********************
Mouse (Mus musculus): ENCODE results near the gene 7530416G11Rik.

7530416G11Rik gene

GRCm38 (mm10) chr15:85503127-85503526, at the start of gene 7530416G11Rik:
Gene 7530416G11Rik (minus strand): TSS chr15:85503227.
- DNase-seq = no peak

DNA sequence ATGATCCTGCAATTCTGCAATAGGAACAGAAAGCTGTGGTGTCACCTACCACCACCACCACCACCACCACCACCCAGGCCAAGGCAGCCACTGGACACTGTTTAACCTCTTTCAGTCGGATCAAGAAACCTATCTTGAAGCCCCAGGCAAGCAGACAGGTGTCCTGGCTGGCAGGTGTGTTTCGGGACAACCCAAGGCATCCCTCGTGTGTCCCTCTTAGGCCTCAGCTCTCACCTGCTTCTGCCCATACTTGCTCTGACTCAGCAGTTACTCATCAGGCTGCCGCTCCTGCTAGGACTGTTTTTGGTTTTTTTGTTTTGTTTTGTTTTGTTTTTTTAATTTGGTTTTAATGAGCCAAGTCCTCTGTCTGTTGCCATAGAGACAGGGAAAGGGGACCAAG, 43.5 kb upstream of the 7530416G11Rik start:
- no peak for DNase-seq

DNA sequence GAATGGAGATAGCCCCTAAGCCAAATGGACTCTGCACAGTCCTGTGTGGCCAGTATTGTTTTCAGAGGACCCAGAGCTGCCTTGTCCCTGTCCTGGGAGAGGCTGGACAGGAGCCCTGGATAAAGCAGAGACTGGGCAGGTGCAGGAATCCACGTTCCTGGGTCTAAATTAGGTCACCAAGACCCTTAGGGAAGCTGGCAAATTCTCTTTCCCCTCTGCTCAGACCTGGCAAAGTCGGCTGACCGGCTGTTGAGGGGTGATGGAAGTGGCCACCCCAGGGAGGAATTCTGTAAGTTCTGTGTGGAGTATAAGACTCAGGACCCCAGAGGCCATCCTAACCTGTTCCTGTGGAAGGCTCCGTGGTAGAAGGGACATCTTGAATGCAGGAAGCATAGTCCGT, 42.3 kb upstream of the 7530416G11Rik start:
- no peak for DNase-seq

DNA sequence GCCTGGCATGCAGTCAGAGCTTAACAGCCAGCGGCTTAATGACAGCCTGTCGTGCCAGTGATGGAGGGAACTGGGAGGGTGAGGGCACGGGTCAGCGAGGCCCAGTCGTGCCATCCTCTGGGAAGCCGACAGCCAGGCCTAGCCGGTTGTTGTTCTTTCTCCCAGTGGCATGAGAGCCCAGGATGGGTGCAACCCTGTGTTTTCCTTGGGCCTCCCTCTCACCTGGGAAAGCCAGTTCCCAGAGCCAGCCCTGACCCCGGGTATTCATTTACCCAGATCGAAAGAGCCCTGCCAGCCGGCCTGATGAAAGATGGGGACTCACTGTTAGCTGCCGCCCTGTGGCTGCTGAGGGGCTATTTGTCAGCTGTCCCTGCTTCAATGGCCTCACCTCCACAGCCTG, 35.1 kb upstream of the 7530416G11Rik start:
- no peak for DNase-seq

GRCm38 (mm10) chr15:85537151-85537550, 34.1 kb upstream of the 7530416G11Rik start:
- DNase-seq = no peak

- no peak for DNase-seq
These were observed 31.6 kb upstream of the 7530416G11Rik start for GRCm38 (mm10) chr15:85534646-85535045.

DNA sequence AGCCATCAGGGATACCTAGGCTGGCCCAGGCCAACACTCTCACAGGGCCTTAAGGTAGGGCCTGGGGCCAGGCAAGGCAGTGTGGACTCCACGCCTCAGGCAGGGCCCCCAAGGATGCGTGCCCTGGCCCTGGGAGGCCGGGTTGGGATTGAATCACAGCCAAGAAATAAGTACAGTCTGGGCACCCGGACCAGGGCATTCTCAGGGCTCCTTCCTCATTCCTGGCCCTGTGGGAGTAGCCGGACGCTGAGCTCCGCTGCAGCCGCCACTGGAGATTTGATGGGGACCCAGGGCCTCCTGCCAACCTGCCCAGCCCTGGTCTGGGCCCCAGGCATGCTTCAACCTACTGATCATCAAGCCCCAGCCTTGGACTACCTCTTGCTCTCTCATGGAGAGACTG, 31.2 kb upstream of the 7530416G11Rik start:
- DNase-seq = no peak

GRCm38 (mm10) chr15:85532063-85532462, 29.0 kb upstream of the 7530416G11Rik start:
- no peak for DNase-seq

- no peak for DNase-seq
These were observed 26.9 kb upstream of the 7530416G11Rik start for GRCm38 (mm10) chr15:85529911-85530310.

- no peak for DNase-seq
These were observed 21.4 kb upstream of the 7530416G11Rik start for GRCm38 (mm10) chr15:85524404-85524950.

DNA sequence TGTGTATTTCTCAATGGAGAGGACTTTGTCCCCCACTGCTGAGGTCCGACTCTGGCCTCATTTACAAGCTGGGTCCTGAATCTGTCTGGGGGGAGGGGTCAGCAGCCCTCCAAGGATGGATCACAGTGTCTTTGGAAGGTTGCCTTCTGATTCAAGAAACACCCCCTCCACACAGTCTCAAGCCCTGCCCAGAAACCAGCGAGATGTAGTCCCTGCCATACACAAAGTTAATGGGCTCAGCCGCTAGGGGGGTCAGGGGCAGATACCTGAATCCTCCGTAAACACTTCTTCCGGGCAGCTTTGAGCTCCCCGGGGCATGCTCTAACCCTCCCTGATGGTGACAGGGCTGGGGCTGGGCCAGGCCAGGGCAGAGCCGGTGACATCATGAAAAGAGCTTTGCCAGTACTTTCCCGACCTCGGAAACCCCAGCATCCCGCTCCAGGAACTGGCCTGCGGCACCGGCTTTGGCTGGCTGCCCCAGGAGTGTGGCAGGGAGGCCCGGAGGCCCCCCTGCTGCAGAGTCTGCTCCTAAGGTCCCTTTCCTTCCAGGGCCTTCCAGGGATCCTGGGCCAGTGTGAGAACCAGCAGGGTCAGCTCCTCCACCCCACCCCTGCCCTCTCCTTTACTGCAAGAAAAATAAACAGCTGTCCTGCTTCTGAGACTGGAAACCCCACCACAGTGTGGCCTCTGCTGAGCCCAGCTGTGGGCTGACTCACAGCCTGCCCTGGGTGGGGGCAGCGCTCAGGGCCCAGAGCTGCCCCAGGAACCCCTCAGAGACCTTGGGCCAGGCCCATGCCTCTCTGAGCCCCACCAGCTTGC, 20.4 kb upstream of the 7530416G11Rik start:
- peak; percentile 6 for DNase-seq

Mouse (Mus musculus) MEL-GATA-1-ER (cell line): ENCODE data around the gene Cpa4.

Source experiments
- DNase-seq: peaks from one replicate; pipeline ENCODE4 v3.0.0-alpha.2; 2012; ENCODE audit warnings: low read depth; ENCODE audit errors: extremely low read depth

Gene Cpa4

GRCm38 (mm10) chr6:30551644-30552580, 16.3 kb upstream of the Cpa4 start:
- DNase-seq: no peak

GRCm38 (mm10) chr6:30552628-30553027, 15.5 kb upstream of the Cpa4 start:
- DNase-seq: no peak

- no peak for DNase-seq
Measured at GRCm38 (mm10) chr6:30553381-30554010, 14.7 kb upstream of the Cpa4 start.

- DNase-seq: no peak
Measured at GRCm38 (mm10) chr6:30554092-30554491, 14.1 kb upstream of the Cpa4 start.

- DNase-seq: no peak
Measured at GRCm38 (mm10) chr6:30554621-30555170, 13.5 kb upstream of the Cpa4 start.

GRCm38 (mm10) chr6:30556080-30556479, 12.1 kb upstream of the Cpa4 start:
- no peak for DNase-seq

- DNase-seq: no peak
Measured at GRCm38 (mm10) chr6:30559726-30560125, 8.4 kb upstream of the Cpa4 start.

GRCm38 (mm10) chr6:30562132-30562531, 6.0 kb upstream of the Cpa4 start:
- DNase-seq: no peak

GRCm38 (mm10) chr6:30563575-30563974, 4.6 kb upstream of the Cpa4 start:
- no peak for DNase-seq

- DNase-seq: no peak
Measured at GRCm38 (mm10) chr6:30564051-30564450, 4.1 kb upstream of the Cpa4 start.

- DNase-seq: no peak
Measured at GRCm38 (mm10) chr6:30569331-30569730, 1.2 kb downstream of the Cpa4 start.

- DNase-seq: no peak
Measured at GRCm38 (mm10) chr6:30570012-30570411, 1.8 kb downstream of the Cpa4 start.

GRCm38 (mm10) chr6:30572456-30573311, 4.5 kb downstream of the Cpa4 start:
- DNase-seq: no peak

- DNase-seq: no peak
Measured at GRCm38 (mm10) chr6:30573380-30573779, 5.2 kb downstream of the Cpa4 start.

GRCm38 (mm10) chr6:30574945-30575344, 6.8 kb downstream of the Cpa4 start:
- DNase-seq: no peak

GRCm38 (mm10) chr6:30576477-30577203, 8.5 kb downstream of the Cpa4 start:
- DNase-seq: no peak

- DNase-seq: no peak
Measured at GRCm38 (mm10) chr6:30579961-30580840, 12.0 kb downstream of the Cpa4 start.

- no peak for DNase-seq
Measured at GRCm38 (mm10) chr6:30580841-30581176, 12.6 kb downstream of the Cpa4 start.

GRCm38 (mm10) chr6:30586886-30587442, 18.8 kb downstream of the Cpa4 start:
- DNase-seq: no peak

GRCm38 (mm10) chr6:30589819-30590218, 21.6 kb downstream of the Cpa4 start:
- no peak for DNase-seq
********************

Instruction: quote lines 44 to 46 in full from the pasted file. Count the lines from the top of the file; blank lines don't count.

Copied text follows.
GRCm38 (mm10) chr6:30562132-30562531, 6.0 kb upstream of the Cpa4 start:
- DNase-seq: no peak

GRCm38 (mm10) chr6:30563575-30563974, 4.6 kb upstream of the Cpa4 start: